Increasing numbers of women in the US are getting too little sleep. Inadequate sleep has been associated with impaired metabolic function and endocrine disruption. Sister Study cohort participants (n = 50,884), completed baseline and follow-up questionnaires on sleep patterns. Incident breast cancers estrogen receptor (ER) status of the tumor were ascertained from questionnaires and medical records. Cox regression was used to estimate adjusted hazard ratios (HRs) and 95% confidence intervals (95% CIs). Analyses of sleep characteristics reported at the first follow-up interview included only participants who were breast cancer-free at time of follow-up interview. Over ∼7 years of follow-up, 2,736 breast cancer cases (invasive and ductal carcinoma in situ) were diagnosed. There was little evidence that usual sleep duration or other sleep characteristics were associated with breast cancer. However, relative to those with no difficulty sleeping, women who reported having difficulty sleeping ≥ 4 nights a week were at an increased risk of overall (HR = 1.32, 95% CI: 1.09-1.61) and postmenopausal breast cancer (HR = 1.51, 95% CI 1.24-1.85). Risk of ER+ invasive cancer was elevated for women who reported having a light or television on in the room while sleeping (HR = 1.20, 95% CI: 0.97-1.47) or who typically got less sleep than they needed to feel their best (HR = 1.21, 95% CI: 0.98-1.50). In our study, most sleep characteristics, including sleep duration, were not associated with an increased risk although higher risk was observed for some markers of inadequate or poor quality sleep.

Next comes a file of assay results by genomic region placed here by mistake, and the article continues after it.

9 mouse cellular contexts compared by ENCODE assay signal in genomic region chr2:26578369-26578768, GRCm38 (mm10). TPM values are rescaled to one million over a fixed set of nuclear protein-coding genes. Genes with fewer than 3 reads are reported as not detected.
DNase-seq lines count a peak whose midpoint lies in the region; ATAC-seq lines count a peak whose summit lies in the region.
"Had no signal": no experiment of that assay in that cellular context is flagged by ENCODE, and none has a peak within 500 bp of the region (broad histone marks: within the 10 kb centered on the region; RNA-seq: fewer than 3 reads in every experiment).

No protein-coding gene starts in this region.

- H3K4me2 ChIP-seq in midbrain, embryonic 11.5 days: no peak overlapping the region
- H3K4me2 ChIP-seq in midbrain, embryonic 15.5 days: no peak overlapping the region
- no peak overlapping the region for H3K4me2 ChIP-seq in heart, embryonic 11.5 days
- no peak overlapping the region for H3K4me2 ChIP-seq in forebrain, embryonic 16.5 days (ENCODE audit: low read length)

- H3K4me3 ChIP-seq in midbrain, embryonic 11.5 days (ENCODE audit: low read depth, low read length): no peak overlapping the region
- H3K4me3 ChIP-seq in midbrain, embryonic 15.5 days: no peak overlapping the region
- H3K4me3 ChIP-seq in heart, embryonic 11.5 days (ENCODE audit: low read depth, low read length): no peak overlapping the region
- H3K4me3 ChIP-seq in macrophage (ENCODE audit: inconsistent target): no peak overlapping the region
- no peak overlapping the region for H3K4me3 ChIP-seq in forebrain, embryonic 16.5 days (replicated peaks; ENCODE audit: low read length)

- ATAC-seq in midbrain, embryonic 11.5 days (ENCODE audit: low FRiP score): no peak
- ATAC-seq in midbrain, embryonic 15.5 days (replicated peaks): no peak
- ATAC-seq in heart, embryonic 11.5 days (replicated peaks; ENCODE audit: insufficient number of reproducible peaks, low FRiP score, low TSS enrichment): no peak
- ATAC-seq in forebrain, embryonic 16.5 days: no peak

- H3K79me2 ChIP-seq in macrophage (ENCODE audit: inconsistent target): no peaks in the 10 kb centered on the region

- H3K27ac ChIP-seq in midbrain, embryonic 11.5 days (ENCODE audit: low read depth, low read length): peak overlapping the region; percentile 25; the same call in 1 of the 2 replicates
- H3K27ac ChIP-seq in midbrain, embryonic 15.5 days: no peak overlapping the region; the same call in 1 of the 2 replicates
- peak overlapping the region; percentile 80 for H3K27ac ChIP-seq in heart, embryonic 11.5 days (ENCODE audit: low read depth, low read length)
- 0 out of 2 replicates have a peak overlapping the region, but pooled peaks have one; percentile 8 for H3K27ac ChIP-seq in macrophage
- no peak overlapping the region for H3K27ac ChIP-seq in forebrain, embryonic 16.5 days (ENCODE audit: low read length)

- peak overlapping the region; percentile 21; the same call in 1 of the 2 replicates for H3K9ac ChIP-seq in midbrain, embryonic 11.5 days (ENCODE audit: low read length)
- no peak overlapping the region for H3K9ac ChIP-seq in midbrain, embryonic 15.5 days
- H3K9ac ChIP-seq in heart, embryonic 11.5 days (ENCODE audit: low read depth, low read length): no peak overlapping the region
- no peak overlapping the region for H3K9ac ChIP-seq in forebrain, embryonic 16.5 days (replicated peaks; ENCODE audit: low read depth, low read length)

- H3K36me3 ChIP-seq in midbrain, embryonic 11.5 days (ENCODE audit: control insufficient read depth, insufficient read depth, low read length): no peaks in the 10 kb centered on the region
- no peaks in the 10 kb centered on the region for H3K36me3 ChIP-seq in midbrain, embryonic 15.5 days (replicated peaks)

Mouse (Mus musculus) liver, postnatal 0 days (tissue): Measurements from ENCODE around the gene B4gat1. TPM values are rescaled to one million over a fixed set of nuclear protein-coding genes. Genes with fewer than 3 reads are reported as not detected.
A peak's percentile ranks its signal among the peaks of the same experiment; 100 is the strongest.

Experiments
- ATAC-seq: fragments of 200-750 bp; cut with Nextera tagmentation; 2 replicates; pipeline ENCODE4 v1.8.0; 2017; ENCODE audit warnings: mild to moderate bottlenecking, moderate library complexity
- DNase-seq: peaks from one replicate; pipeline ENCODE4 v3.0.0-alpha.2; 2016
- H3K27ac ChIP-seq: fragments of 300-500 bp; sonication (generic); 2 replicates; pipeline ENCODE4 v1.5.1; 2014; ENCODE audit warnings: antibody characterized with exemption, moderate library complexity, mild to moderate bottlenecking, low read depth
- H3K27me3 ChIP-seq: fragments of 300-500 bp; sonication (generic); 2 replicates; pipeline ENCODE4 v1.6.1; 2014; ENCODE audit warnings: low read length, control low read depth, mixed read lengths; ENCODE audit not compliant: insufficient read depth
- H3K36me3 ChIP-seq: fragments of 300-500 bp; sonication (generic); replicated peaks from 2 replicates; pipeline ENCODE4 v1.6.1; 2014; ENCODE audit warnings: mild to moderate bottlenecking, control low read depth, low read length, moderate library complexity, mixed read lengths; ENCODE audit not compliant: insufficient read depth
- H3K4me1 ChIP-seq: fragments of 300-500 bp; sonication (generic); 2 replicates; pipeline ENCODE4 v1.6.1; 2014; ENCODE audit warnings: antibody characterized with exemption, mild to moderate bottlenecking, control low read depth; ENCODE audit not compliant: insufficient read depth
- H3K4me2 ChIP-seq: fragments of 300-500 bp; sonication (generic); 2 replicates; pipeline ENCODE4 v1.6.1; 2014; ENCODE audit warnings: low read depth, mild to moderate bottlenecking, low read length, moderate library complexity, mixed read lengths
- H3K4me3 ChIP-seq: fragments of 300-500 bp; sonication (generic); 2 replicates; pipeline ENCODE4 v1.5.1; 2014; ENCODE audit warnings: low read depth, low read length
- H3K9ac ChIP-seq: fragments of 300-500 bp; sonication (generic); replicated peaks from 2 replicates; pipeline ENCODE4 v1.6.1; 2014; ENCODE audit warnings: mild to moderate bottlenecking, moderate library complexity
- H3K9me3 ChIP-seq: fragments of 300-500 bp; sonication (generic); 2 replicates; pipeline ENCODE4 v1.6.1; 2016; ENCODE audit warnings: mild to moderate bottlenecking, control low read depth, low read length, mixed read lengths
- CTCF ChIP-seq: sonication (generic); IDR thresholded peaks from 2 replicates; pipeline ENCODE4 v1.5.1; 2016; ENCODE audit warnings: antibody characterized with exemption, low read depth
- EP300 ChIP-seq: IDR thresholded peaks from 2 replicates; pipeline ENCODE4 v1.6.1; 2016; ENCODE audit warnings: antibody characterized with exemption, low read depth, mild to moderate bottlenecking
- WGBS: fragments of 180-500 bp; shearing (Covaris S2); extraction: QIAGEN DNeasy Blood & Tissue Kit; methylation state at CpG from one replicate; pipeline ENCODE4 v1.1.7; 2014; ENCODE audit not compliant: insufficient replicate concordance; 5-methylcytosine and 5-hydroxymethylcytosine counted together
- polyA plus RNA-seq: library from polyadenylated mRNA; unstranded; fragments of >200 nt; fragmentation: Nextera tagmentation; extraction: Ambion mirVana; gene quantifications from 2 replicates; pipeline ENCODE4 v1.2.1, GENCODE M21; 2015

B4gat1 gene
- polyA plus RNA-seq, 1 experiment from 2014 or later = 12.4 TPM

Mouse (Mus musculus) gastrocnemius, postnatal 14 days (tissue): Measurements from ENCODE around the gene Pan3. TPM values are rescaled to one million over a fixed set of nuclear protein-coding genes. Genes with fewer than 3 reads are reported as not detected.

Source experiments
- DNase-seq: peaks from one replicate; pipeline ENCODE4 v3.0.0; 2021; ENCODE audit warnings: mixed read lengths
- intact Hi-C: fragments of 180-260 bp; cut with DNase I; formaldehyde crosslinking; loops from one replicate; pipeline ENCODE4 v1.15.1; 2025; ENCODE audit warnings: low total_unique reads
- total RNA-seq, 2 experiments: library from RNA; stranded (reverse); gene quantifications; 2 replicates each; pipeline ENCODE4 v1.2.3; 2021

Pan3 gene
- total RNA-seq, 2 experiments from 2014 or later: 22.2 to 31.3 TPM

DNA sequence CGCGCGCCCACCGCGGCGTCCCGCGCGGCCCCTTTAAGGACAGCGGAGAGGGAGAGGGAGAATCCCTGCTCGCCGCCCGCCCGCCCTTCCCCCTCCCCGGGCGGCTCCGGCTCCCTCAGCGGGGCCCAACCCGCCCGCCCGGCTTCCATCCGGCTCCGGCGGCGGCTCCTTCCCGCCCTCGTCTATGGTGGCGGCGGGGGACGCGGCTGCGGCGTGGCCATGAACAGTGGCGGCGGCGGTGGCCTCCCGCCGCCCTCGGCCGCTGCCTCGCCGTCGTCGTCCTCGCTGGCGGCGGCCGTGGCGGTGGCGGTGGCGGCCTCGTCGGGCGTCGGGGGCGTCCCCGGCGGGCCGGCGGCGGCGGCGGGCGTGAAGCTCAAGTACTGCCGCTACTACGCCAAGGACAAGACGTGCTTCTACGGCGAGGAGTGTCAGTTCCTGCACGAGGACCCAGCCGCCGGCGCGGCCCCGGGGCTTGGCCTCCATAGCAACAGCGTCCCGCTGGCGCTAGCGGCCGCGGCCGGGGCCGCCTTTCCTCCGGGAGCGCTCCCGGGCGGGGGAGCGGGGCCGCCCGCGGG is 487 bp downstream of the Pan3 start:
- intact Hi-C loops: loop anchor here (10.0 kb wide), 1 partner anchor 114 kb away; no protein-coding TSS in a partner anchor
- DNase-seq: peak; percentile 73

©Published 2017. This article is a US Government work and, as such, is in the public domain of the United States of America.